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Project 356 World Rally Tour

Project 356 World Rally Tour


Published: 04.01.2022

A charitable Antarctic challenge

At a time of year when most people are thinking of having a few days off for Christmas, a woman in her sixties from Denver Colorado was driving a classic Porsche across a 356 mile route in Antarctica.

Renee Brinkerhoff only took up rallying in her fifties and her car of choice is as old as she is – a 1956 Porsche 356A, which her husband’s cousin had bought to restore. An itch to go racing led her to try the Porsche Track Experience with famous racer Hurley Haywood as her instructor and then came the baptism of fire for both car and driver, as she took part in the 2013 Carrera Panamerica rally in Mexico where she finished first in class. She went on to take in this race, reckoned to be one of the most dangerous in the world, another three times, finishing every one.

Renee Brinkerhoff during the 2015 La Carrera Panamericana rally in Mexico. Image courtesy Porsche Newsroom


The bug bit and what was meant to be one-off turned into a hobby and a chance encounter with an FBI agent led to her launching Project 356 World Rally Tour to raise awareness about people trafficking, working with official aid groups around the world. That led to Brinkerhoff establishing the “Valkyrie Racing” team and the non-profit organisation “Valkyrie Gives.” Today, it works in six countries with 13 global partners and has raised almost half of its one million dollar target.

Her Valkyrie Racing team has taken the beautiful classic Porsche to rallies on six continents, including an event in Australia, the East African Safari Classic, the Caminos del Inca in Peru and the famous Peking to Paris race, all with the aim of raising a million dollars.

Renee Brinkerhoff (right) and her daughter Juliette Brinkerhoff with the Porsche 356 A during the Project 356 World Rally Tour in 2020. Image courtesy Porsche Newsroom


A couple of weeks ago, to add another continent to the list, Brinkerhoff teamed up with co-driver Jason De Carteret, the Englishman who holds the record for the fastest overland trip to the South Pole, to tackle a 356 mile round trip starting at Antarctica’s Union Glacier airfield.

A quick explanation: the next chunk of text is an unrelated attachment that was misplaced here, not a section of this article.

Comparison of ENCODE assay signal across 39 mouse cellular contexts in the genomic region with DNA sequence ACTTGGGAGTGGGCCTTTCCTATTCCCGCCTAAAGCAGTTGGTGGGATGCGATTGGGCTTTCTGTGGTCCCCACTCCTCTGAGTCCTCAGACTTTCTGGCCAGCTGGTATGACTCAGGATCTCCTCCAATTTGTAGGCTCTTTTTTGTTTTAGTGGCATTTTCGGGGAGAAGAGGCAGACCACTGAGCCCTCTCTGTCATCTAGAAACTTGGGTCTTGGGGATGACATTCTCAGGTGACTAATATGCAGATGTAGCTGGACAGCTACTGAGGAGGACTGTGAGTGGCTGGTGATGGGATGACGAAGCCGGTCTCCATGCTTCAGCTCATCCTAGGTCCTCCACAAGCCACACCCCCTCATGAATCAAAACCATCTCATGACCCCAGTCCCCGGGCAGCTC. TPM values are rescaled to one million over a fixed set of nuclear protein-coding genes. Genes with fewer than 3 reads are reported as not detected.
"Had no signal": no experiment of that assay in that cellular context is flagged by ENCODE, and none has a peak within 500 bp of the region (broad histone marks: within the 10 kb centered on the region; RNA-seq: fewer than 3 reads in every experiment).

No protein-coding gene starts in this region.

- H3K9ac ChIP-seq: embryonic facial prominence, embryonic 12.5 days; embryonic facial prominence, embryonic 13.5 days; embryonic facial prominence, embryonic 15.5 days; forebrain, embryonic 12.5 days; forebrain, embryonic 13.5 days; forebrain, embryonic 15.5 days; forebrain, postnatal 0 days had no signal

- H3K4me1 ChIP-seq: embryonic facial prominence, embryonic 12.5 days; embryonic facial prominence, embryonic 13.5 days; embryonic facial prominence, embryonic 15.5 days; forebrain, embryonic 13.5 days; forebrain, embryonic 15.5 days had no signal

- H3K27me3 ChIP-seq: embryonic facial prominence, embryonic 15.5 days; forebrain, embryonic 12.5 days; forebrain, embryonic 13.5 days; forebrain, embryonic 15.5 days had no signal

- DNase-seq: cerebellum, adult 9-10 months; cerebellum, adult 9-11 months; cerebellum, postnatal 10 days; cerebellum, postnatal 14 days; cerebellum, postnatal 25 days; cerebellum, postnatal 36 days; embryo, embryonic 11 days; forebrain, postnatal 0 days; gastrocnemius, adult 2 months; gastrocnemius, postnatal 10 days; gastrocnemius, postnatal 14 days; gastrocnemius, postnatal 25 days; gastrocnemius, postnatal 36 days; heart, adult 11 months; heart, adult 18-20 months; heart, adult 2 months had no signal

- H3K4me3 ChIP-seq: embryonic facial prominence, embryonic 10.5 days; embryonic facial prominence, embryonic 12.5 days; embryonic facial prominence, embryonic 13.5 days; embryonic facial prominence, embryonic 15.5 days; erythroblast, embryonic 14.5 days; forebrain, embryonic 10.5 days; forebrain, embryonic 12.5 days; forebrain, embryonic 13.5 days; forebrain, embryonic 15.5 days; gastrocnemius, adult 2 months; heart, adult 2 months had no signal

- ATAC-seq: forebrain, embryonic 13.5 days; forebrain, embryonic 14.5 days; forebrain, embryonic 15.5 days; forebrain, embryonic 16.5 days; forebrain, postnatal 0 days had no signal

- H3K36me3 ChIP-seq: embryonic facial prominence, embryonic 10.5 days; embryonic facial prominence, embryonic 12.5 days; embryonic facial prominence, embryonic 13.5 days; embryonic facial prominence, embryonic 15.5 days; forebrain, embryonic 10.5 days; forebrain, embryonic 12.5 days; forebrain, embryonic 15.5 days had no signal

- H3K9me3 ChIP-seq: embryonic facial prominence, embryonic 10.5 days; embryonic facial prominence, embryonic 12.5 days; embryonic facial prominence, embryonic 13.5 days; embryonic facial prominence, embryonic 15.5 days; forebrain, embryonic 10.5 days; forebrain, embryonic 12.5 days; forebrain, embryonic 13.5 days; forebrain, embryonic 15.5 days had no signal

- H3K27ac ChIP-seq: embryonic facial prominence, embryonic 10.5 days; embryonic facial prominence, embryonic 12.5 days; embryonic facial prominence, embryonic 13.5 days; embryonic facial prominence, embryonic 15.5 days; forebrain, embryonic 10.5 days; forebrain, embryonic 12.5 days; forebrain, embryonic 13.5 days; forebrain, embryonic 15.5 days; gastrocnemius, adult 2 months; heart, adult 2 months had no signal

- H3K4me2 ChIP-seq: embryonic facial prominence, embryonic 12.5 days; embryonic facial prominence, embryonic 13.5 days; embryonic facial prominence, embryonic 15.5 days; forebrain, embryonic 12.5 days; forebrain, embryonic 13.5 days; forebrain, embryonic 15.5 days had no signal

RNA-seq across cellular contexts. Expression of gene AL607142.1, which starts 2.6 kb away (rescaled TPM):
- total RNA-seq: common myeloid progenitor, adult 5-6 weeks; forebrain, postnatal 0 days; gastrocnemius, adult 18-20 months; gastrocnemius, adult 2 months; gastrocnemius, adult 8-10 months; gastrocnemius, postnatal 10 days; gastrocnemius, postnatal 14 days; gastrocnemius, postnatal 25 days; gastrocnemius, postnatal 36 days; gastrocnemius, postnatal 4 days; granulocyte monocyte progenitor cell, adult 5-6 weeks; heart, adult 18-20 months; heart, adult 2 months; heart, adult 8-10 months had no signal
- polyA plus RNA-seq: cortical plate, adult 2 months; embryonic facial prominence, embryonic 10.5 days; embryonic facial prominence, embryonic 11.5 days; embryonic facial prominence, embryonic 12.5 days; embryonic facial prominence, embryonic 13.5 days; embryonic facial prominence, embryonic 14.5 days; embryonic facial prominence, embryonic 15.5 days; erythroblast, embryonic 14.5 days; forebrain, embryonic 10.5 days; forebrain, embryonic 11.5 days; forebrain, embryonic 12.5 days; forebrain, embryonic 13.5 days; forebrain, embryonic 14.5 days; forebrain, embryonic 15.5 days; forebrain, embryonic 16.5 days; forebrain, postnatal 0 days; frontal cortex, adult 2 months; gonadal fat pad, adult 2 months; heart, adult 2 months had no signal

The 356, the first ever Porsche to go to Antarctica, was radically modified for the journey by Kieron Bradley, a senior chassis design engineer for Group Lotus, with a sideline in polar expeditions! The project took two years to complete. Bradley realised that in order to retain the Porsche’s classic looks he could not go down the big-tyre route often used for snow driving. The result is that there are no rear wheels, these having been replaced with snow tracks, while special suspension was fitted along with skis where the front wheels should be, their purpose being to flatten the snow for the rear tracks to run over. In addition, a special bag jack was fitted to life the vehicle if it got stuck in soft snow. When the conditions allowed, spiked ice tyres were available. It was also fitted with a special crevasse bar to prevent the car plunging into the ice. Bradley’s personal experience of the conditions the crew would encounter meant he aimed to make everything fully fixable in the field. Another important factor at a time when the world is ever more conscious of the need to protect the environment, the car can be described as a carbon positive, zero impact vehicle.

Renee Brinkerhoff (left) and her crew with the Porsche 365 while conquering the Antarctica. Image courtesy Valkyrie Racing


Despite meticulous planning, the trip which took five days to complete, was not all plain sailing. That’s only to be expected given the unforgiving terrain and conditions, where winds can reach speeds of 320 km/h and temperatures can drop to minus 40 degrees.

The little sports car was shipped from the UK to Chile and from there onto Antarctica where it remained in freezing conditions until the crew arrived. The extreme cold meant there were times when the car was only running on two of its four cylinders, a damper had to be replaced and the skis required re-attaching a couple of times. The Antarctic adventure was never meant to be a speedy affair with the Porsche travelling at around 30 mph for most of it, although plans to set a speed record on the “Blue Ice Runway” at the airfield with the car back on wheels and tyres again, had to be shelved because of poor weather. The cost of this expedition and the other awareness-raising events were all personally funded or paid by sponsors so that all money collected goes to the anti-trafficking organisation and so far, Project 356 World Rally Tour, which has seen Brinkerhoff driver over 20,000 miles.